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PECOTA's Pen Picks

Tuesday night's mishap notwithstanding, Rafael Soriano gives the Yankees one more high-grade reliever to call upon. (AP)

This week at Baseball Prospectus, I've peeked into our PECOTA projection system's expectations for each team's bullpen in a manner similar to the way I evaluated the rotations a few weeks back. On Tuesday, I tackled the NL, and today, I take on the AL.

To determine this, I tallied the expected playing-time adjusted WARP totals, ERAs and strikeout rates for each team's five best-projected relievers, gerrymandering the set so it excluded pitchers projected to throw less than 30 innings and included anyone who might reasonably be expected to share time as closer. It's an admittedly imperfect exercise, one in which the spread of values is relatively small given the recent tweaks to the WARP system, but it does reveal some interesting points that might otherwise go unnoticed.

Not surprisingly given that it was the one place they spent significant coin this winter, the Yankees look strong in this light; their cumulative projection of 5.2 WARP is just a whisker behind that of the Rangers, with the league's top strikeout rate and strikeout-to-walk ratio (9.4 and 2.8 per nine, respectively) to boot. Less than a full win behind them are this weekend's opponents, the Red Sox, who given their 0-6 start haven't yet had a chance to show off their A-team to best effect:

As for the Yankees, venerable closer Mariano Rivera (2.54 ERA, 1.6 WARP) and setup men Rafael Soriano (2.77, 1.7) and David Robertson (3.39, 1.2) project to be the league's strongest "big three," not to mention its most expensive in light of Rivera's two-year, $30 million deal and Soriano's even more controversial three-year, $35 million pact. Manager Joe Girardi appears to have bumped Joba Chamberlain (3.95, 0.5) ahead of Robertson in the pecking order, calling him the Yankees' "seventh-inning guy," though perhaps the clarity of Chambelain’s role will help him more than the uncertainty to which he's been subjected in the past. Meanwhile, the folly of throwing $8 million at "abused" lefty Pedro Feliciano (4.20, 0.2) is apparent in the PECOTAs, as fellow lefty Boone Logan (4.38, 0.1) projects to be almost exactly as valuable, albeit at a fraction of the cost.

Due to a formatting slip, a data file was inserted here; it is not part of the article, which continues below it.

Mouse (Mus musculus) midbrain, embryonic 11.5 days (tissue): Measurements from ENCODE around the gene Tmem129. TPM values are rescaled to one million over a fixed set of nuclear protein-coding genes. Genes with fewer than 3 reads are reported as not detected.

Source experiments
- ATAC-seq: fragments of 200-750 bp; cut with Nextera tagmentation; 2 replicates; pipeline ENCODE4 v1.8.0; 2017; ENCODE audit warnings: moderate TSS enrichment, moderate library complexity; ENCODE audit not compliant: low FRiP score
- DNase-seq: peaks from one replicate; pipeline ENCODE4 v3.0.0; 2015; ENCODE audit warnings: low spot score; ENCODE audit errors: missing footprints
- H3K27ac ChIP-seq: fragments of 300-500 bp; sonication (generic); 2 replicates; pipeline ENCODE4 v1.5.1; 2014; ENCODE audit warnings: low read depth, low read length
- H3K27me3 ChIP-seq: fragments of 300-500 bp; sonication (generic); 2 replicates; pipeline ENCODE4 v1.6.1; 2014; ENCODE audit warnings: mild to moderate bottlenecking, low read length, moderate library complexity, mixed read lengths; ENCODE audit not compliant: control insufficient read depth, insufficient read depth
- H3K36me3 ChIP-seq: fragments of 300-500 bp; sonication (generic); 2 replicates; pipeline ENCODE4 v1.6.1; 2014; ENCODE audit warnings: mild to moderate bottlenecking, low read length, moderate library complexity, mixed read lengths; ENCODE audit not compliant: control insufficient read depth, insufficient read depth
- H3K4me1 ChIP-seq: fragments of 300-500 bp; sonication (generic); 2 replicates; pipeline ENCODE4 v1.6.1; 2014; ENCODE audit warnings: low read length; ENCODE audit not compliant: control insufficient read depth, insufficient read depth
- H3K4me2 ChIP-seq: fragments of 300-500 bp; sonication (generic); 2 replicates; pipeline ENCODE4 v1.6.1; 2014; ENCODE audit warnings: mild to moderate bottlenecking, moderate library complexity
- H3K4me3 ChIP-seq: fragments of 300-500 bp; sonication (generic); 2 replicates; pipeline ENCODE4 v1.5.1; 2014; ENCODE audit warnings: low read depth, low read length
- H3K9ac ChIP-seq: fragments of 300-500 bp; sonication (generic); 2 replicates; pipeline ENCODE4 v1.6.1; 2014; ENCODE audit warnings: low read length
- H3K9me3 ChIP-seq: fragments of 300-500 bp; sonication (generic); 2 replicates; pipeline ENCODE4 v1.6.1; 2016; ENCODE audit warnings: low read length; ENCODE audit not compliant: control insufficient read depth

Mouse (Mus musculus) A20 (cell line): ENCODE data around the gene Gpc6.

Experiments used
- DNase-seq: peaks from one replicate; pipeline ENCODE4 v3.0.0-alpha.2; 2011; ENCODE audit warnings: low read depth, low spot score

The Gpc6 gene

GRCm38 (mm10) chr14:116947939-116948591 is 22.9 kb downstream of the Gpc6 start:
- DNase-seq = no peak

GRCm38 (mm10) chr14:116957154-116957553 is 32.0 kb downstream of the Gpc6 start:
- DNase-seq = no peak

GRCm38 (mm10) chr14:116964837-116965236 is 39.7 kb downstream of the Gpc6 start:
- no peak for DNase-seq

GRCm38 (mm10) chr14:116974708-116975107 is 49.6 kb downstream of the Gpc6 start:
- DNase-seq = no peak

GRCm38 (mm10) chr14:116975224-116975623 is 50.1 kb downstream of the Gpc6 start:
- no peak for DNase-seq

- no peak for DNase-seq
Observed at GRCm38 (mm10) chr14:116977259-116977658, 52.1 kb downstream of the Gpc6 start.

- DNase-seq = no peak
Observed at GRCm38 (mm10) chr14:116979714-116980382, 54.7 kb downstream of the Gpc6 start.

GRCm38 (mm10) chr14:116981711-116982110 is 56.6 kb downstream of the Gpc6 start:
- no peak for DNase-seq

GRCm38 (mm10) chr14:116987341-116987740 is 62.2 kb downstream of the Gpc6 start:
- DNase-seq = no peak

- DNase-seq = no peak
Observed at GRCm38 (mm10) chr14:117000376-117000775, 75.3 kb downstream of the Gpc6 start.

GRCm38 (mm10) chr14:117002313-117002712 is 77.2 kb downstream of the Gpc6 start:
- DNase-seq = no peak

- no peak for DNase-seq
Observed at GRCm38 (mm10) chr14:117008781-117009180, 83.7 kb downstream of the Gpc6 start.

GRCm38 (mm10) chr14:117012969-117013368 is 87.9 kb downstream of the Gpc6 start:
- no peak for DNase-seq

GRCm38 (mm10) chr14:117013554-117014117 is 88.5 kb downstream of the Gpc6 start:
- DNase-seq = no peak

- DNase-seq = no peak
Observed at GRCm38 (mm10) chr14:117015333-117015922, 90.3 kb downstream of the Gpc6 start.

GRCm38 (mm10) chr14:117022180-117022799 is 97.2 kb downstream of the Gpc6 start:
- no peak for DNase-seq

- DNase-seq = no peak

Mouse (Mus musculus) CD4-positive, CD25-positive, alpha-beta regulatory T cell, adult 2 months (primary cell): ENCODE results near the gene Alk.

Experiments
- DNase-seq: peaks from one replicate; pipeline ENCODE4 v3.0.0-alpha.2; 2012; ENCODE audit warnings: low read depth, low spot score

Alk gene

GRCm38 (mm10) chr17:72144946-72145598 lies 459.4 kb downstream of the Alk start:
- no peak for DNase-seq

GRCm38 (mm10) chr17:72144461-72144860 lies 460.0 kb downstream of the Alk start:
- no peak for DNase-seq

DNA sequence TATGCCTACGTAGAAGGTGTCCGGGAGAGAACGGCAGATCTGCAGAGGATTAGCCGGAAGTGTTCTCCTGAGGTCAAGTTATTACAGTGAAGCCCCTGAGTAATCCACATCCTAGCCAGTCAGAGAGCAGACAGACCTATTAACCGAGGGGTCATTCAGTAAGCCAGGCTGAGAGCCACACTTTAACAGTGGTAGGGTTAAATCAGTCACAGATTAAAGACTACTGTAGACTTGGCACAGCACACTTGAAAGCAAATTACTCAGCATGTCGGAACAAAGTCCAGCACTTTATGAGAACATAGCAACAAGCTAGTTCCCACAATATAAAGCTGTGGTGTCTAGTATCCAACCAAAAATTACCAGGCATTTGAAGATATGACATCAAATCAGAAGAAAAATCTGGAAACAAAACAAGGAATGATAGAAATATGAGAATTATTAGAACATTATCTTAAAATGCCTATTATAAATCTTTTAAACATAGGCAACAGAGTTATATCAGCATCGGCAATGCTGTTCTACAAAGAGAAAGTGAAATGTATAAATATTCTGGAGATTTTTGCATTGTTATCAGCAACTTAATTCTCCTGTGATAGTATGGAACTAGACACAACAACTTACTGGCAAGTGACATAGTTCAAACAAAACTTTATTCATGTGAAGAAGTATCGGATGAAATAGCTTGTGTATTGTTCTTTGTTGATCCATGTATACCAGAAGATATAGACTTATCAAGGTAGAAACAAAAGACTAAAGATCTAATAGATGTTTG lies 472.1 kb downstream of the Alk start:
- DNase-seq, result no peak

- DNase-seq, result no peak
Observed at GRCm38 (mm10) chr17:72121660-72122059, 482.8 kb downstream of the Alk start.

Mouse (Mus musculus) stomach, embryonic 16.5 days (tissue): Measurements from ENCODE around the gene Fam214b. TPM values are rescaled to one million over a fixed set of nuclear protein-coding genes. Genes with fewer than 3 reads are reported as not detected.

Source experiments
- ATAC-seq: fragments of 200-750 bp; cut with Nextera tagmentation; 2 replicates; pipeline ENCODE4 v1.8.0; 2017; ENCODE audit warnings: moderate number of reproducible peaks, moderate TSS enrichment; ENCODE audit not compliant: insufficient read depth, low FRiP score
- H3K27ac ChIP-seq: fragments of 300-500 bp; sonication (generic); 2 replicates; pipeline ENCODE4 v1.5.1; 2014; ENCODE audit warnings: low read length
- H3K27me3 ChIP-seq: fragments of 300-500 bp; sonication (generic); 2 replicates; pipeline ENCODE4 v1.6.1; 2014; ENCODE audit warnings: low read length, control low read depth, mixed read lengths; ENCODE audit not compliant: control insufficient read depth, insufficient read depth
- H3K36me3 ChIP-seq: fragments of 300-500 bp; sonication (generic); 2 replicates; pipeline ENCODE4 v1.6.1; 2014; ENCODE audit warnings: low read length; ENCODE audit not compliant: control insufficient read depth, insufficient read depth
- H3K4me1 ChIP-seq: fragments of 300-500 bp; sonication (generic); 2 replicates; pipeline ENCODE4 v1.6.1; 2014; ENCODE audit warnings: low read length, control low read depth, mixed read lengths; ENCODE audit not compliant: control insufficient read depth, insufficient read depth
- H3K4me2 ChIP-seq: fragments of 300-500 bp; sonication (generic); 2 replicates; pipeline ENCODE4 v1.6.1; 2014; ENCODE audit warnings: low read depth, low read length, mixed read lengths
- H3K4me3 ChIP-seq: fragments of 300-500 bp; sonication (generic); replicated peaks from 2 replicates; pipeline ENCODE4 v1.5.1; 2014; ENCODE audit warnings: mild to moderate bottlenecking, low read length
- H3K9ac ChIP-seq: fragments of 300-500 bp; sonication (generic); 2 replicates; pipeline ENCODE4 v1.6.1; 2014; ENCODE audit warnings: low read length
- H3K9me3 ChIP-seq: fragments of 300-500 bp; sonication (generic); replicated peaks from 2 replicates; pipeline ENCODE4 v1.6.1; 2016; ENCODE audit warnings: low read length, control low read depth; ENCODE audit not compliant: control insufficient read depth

The Red Sox are positioned about halfway between the top two teams and the next three. Anticipating the departure of pricey closer Jonathan Papelbon (2.74, 1.5) following this season, the Sox went out and signed a burly seventh-inning guy of their own in Bobby Jenks (3.39, 0.8) to act as a bridge—either as a setup man or a stopgap closer—to future closer Daniel Bard (3.80, 0.6). They also signed ex-Ray Dan Wheeler (3.44, 0.8) and ex-Yankee Alfredo Aceves (4.00, 0.7), a pair of battle-tested righties, away from their AL East rivals. The latter was supposed to be the Opening Day starter in Pawtucket on Thursday, but he was scratched, a move which in fact heralded a callup.

At the other end of the spectrum is the East's other limping beast:

...Meanwhile, down in the cellar with the Angels are the Rays, who lost virtually their entire 2010 bullpen—Soriano, [Joaquin] Benoit, [Grant] Balfour, Wheeler, Randy Choate, and the immortal Chad Qualls—to free agency and nontendered Lance Cormier just for good measure, because really, who wants to rebuild their bullpen around Lance Cormier? Joe Maddon appears ready to go with a closer-by-committee, which doesn't inspire a ton of confidence given the material on hand. Joel Peralta (3.47, 0.5), Kyle Farnsworth (3.87, 0.2), Juan Cruz (3.91, 0.2), and rookie Jacob McGee (4.09, 0.0) appear to be in the mix for high-leverage duties, though the fact that the Rays haven't held a single lead has prevented anyone from seeing exactly how that will work. Hopefully, the Rays will have shown us their blueprint by the time J.P Howell (3.55, 0.3, and excluded from the tally in favor of Andy Sonnanstine) returns from shoulder surgery around the beginning of May.

The takehome is that the Rays’ bullpen situation will do them no favors in the AL East race, assuming they eventually hit enough to enter.

Friends, no matter how dire things get with the Yankees' bullpen this year — as they did on Tuesday night, when Soriano walked the ballpark and then fled it in short order — remember this: you could have Kyle Farnsworth closing games.

Via Twitter, I know many a Rays supporter who was high on the Farnsworth signing, or at least high on some mood-altering substance that made the Farnsworth signing bearable. With all due respect, this is the same squad that cheered last year's Qualls misadventure, figuring that despite the BABIP-based pasting he'd suffered in Arizona, he was bound to regress. As it turns out, Qualls tried to come back too early from surgery to repair a dislocated patella (cringe) and his mechanics were never right, so his numbers didn't rebound as expected. Farnsworth is at least healthy, and I know that bunch — and perhaps the Rays front office — is clinging to the notion that his ability to suddenly keep the ball in the park in Kansas City (0.5 HR/9, compared to 1.4 per nine prior) was founded upon his adding a cutter to his arsenal. Perhaps, but he is terminally still Kyle Farnsworth, and anyone rooting for the Yankees is overjoyed he's pitching elsewhere.